In 2014, in addition to completing the first Orion capsule for flight on EFT-1, the program has begun manufacturing components for EM-1, forging elements for the primary structure, building avionics kits, and procuring parts with a long lead time. In addition, the program continues to work with the European Space Agency as it develops the Orion service module for EM-1.
In FY 2015, the program will focus on preparing for Orion’s first exploration mission, EM-1. EM-1 is an uncrewed test flight to lunar orbit, and will be the first pairing of Orion with the Space Launch System. The multi-day flight will provide the program with data, which, combined with data gained from EFT-1, will validate spacecraft design and operations. The Orion program will continue fabricating the crew module primary structure, and start to assemble secondary structures and mechanisms such as propulsion systems, and environmental control and life support. It will also complete its series of parachute tests and begin testing spacecraft avionics. Finally, the program will complete key programmatic reviews, ensuring Orion’s readiness to progress to the next phase of the development life-cycle, at which point, the Agency commitment to cost and schedule milestones will be established.
The SLS is a heavy-lift, exploration-class launch vehicle that will transport Orion, as well as cargo and other systems, with a range of lift capabilities from 70 metric tons to LEO, evolving to 105 metric tons and eventually up to 130 metric tons, based on future mission requirements. The evolution of the SLS lift capability fulfills specific, important roles within the exploration architecture, with the 130-metric-ton vehicle enabling future crewed missions to the Mars vicinity.
In 2014, NASA has made significant strides in SLS development. With the conclusion of negotiations for the Stages and Interim Cryogenic Propulsion Stage contracts in June and October 2014, respectively, all major elements for the SLS Block 1 are on contract. For the SLS Block 1 configuration to be flown on EM-1, the program successfully cleared the Agency’s Key Decision Point C (KDP-C) milestone in August 2014, marking the transition from program formulation into development. This milestone provides a development cost baseline for the 70-metric ton version of the SLS of $7.021 billion from February 2014 through the first launch and a launch readiness schedule based on an initial SLS flight no later than November 2018. The establishment of this Agency commitment to cost and schedule for SLS at the 70-percent confidence level represents the Agency’s formal SLS launch readiness commitment, established after a thorough Agency review process, and addresses Government Accountability Office (GAO) recommendations about matching resources to program requirements. NASA continues to hold the SLS program to an internal launch readiness planning schedule that is earlier than the commitment date. NASA is in the process of updating this internal planning schedule based on a better understanding of work and budget phasing. The appropriations that SLS has received to date have enabled the program to effectively manage risks to the internal planning date.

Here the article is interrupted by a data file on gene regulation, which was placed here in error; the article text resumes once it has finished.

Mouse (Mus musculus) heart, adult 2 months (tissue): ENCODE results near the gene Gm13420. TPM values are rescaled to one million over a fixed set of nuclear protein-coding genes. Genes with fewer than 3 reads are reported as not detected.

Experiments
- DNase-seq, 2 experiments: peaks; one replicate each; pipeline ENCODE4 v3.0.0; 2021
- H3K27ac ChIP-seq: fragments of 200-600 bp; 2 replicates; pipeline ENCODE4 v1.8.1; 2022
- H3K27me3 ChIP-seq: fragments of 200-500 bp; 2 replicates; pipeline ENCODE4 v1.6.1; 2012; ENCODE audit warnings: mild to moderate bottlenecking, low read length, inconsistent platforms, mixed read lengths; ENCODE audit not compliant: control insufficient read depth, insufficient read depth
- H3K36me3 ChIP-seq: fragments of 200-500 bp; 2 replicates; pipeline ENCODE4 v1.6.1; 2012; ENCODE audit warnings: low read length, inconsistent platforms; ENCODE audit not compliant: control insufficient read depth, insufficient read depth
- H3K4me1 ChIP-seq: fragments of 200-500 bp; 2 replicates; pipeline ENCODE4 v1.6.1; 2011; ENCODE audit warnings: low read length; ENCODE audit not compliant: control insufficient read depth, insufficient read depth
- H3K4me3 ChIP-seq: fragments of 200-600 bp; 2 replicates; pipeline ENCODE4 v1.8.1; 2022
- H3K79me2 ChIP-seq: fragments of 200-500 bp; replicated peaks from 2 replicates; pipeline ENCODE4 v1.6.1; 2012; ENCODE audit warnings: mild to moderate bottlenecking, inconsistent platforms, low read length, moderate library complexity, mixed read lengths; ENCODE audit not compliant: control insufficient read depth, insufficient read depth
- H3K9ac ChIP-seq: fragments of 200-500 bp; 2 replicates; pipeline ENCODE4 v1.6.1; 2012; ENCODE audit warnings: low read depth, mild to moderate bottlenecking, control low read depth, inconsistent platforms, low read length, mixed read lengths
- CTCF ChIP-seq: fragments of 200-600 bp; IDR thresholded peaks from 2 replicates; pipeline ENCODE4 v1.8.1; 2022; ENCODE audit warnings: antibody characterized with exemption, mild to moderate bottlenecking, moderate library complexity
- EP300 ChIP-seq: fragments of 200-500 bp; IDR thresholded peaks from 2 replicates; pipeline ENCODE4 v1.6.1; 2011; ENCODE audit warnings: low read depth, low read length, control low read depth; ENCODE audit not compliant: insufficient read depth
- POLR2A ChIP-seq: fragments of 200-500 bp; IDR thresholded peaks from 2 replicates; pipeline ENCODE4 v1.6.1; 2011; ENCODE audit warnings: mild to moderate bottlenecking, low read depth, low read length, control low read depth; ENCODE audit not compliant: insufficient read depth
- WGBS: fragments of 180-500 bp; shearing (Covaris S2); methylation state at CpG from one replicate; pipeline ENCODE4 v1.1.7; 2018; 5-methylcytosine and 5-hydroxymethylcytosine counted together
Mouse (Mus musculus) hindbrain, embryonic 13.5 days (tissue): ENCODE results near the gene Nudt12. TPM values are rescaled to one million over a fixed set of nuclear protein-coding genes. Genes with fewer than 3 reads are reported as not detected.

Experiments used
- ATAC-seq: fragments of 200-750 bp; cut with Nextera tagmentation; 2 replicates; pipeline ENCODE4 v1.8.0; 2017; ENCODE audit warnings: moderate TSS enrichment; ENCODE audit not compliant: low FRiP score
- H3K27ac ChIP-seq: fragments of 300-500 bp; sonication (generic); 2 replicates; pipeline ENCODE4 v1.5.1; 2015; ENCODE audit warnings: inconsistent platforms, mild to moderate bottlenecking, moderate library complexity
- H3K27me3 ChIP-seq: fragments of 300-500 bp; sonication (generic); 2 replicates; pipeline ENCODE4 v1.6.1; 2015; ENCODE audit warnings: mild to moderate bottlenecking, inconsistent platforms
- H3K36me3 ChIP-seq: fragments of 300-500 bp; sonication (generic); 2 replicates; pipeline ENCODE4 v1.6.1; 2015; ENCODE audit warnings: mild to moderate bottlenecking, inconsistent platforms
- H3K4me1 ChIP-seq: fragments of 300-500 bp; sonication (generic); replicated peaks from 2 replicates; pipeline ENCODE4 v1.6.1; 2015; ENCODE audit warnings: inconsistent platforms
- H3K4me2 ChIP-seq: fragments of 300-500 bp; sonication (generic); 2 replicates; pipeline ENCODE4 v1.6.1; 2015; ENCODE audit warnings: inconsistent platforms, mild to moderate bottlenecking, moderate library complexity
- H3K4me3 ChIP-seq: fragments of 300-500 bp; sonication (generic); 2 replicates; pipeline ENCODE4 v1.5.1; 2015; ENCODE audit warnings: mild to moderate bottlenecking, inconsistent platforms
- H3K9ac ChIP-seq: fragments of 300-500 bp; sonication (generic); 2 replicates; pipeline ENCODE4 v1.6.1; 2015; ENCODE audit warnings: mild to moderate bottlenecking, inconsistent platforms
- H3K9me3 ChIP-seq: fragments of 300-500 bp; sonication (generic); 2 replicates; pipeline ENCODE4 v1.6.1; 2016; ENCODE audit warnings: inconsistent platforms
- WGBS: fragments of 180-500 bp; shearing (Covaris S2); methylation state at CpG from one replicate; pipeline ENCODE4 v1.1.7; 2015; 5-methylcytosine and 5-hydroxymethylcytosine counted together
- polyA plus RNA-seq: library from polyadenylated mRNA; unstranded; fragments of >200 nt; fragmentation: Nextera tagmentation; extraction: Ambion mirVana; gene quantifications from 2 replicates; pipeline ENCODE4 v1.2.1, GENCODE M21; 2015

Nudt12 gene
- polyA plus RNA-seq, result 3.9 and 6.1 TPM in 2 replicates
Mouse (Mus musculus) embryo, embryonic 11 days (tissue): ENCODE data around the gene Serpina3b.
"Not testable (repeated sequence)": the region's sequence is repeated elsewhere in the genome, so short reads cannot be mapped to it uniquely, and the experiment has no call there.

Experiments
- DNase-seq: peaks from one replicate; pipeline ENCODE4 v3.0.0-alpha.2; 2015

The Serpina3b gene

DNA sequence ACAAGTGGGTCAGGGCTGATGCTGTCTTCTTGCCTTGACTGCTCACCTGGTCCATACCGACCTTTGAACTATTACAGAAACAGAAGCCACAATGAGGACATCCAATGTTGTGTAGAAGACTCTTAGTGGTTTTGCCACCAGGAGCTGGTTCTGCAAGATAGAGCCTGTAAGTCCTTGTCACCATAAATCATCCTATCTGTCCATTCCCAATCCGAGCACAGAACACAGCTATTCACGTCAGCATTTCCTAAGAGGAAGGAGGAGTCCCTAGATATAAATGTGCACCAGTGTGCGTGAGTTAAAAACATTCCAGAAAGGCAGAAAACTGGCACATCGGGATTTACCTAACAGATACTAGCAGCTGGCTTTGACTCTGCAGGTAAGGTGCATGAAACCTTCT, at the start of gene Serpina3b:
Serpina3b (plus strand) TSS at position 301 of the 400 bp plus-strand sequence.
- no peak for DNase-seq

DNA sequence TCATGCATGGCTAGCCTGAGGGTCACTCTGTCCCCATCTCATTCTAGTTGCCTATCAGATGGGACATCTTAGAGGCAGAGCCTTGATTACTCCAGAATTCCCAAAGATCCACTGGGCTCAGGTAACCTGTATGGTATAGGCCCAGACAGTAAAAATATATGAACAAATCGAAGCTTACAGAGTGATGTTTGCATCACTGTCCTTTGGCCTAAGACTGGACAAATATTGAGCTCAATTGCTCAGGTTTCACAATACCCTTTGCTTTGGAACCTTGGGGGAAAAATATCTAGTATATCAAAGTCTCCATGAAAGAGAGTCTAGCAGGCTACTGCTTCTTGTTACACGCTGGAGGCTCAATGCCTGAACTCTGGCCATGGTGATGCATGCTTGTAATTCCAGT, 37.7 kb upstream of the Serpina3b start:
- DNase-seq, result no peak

Both the Core Stage and Booster elements completed their Critical Design Reviews (CDRs) in July and August 2014, respectively, which keeps the program on track for the program-level CDR in 2015. Preparation for next year’s CDR has been supported by a wide range of important hardware testing across NASA, including the last buffet wind tunnel test at Langley Research Center, testing of the Core Stage flight computers during the spring, and acoustic model testing of SLS during launch at Marshall Space Flight Center (MSFC) throughout the year.
Production of the first pieces of test and actual EM-1 flight hardware is also underway. The structural rings and engine barrel section for the EM-1 Core Stage are being welded at the Michoud Assembly Facility (MAF), and the first complete verification tank has been completed. NASA is utilizing new, state-of-the-art welding tools to increase the efficiency of Core Stage manufacturing compared to processes used to build Space Shuttle External Tanks. The largest of these tools, the Vertical Assembly Center (VAC) tool, was activated at MAF in Louisiana in July 2014, and the first full-duration test weld on the VAC took place in September 2014. The VAC is the final of six major weld tools at MAF that will produce the SLS Core Stage structure using less than half the labor of Space Shuttle External Tank production. The VAC is scheduled to be validated for flight welds by February 2015 and to be ready to support flight hardware manufacturing. Other major SLS facility work in 2014 includes the new structural test stands at MSFC, which broke ground in August 2014, and the B-2 test stand at the Stennis Space Center (SSC), which, through the use of an innovative Center contracting vehicle, continues to run on schedule and on cost in preparation for the start of Core Stage testing in FY 2017.